The book is less successful as a romance, however. Ms. Cornwall sets up a number of potential love interests for Eleanor – Louis Chastaine (the countess’ son), Scottish stretcher-bearer Fraser MacLeod and doctor, David Blair – but although it’s fairly obvious who she’s going to end up with, the romance is pretty insta-love-y. I get that the circumstances (“there’s a war on”) don’t allow for a lot of on-page togetherness (and it makes perfect sense that way), so while The Woman at the Front does include a romance and an HEA, those are very much secondary to Eleanor’s struggle to make her way in the hostile, male-dominated environment of medicine in a world being torn apart by war, so I’d class the book as historical fiction with romantic elements, rather than as an historical romance.
On the negative side, the pacing is uneven and the story drags in places, and I found it hard to believe in the intense dislike displayed towards Eleanor by her family. It turns out that her father only allowed her to go to medical school as a way of shaming her twin brother Edward, who had no interest in medicine. Atherton expected Eleanor to fail and that failure would teach her some humility – and when she didn’t, he thought her medical training would mean she’d make a suitable doctor’s wife. As for her brother, well he’s a self-centred prick, but I still didn’t see why he so disliked her.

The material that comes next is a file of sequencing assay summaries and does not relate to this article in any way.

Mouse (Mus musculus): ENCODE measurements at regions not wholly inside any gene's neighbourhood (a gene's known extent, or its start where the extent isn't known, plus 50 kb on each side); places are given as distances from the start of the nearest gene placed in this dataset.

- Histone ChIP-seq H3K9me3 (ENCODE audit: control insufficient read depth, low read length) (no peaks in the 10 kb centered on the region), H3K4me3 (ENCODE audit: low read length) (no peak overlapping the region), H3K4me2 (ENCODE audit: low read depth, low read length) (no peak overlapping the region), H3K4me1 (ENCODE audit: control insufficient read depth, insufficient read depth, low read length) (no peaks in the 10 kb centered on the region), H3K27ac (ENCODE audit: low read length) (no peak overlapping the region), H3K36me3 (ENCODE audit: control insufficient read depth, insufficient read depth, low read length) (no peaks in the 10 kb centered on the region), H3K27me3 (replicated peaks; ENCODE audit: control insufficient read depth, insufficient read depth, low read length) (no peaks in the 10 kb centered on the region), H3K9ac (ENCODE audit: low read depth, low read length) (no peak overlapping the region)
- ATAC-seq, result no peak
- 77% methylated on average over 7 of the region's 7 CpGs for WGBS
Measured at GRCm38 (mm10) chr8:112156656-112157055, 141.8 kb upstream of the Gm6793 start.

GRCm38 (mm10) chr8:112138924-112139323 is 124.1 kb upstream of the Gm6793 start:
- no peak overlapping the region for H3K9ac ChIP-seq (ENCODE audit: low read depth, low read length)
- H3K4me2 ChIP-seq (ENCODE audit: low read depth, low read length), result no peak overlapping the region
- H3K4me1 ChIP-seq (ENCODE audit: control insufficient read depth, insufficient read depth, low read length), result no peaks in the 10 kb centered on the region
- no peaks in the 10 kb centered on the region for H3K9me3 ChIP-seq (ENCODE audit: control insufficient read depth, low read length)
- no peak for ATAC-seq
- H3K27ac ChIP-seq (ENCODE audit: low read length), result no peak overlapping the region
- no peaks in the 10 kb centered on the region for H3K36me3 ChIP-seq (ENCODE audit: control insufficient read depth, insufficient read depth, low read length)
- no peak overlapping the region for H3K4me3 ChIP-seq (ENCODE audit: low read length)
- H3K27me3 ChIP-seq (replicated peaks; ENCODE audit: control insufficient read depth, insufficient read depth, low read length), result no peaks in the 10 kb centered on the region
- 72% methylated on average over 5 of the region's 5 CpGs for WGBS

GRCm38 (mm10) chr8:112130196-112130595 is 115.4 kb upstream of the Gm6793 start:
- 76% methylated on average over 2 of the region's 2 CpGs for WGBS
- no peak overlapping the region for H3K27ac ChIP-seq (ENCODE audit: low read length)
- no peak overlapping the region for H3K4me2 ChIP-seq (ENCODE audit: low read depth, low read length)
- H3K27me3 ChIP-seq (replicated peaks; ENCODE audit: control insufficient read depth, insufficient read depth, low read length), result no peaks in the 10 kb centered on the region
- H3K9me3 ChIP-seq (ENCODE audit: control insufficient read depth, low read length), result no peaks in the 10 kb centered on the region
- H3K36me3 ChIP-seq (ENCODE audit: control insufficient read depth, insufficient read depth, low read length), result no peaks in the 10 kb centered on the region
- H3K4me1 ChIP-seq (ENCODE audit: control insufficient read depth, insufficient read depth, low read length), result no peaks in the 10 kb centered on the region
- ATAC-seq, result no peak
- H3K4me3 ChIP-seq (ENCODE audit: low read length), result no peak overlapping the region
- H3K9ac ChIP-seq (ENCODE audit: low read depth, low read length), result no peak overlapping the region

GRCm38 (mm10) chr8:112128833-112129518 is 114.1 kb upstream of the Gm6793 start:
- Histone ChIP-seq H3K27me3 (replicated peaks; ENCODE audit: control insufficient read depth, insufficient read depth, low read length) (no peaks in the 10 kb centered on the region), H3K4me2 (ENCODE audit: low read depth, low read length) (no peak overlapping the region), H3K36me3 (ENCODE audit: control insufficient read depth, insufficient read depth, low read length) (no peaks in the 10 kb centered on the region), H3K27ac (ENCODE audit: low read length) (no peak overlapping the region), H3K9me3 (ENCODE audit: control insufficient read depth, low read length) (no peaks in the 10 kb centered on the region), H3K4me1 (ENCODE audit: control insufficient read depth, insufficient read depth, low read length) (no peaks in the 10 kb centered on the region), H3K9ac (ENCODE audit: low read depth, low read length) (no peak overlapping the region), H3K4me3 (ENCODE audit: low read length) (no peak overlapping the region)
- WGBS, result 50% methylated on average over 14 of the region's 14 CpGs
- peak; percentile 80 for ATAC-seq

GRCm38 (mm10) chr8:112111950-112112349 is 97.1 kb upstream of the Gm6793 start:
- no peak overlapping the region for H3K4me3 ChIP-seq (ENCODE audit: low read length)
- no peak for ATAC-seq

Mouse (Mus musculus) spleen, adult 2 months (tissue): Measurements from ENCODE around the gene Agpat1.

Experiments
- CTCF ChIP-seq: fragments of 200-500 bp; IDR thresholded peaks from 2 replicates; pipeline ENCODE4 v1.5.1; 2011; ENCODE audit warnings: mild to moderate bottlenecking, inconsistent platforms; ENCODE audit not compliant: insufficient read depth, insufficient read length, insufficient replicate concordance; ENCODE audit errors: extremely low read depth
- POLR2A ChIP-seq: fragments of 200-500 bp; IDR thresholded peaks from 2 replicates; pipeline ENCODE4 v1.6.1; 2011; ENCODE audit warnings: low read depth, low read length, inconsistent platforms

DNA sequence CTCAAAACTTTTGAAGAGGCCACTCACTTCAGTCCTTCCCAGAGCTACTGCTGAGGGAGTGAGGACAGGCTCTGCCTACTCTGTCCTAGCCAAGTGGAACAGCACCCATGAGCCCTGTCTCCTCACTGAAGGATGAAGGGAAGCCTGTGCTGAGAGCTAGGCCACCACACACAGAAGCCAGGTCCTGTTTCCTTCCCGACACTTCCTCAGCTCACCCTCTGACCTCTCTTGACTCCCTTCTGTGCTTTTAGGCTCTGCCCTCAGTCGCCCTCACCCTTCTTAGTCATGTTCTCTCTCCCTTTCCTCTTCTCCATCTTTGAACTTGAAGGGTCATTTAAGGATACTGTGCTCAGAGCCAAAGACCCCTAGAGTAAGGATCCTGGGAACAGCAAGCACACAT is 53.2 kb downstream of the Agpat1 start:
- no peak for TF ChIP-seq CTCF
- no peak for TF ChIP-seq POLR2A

And finally, a word of warning. The way Eleanor is treated by so many around her, the prejudice she encounters, the way she’s dismissed, belittled, talked-down-to – even by other women – is rage-inducing. I have no doubt the attitudes presented are realistic, but I had to actually put the book down a time or two in order to calm down!
Despite that, however – and if you’re okay with the romance taking a back seat on occasion – The Woman at the Front is a fascinating read and one I’m recommending to anyone looking for a story featuring an engaging protagonist and a well-researched, well-realised setting.